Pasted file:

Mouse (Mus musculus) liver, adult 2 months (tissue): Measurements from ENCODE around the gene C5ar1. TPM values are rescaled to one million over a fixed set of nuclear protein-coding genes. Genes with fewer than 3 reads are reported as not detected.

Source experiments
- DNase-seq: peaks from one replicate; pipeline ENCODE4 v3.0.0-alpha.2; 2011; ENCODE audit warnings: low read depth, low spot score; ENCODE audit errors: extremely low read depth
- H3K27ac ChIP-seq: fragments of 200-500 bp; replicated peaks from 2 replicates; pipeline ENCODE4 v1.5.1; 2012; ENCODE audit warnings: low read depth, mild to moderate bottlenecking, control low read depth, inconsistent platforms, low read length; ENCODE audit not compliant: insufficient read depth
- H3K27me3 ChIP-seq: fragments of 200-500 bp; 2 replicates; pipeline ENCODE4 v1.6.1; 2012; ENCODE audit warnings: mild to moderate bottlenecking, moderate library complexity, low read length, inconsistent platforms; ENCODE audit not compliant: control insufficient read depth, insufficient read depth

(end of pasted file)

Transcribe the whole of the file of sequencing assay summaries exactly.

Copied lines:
Mouse (Mus musculus) liver, adult 2 months (tissue): Measurements from ENCODE around the gene C5ar1. TPM values are rescaled to one million over a fixed set of nuclear protein-coding genes. Genes with fewer than 3 reads are reported as not detected.

Source experiments
- DNase-seq: peaks from one replicate; pipeline ENCODE4 v3.0.0-alpha.2; 2011; ENCODE audit warnings: low read depth, low spot score; ENCODE audit errors: extremely low read depth
- H3K27ac ChIP-seq: fragments of 200-500 bp; replicated peaks from 2 replicates; pipeline ENCODE4 v1.5.1; 2012; ENCODE audit warnings: low read depth, mild to moderate bottlenecking, control low read depth, inconsistent platforms, low read length; ENCODE audit not compliant: insufficient read depth
- H3K27me3 ChIP-seq: fragments of 200-500 bp; 2 replicates; pipeline ENCODE4 v1.6.1; 2012; ENCODE audit warnings: mild to moderate bottlenecking, moderate library complexity, low read length, inconsistent platforms; ENCODE audit not compliant: control insufficient read depth, insufficient read depth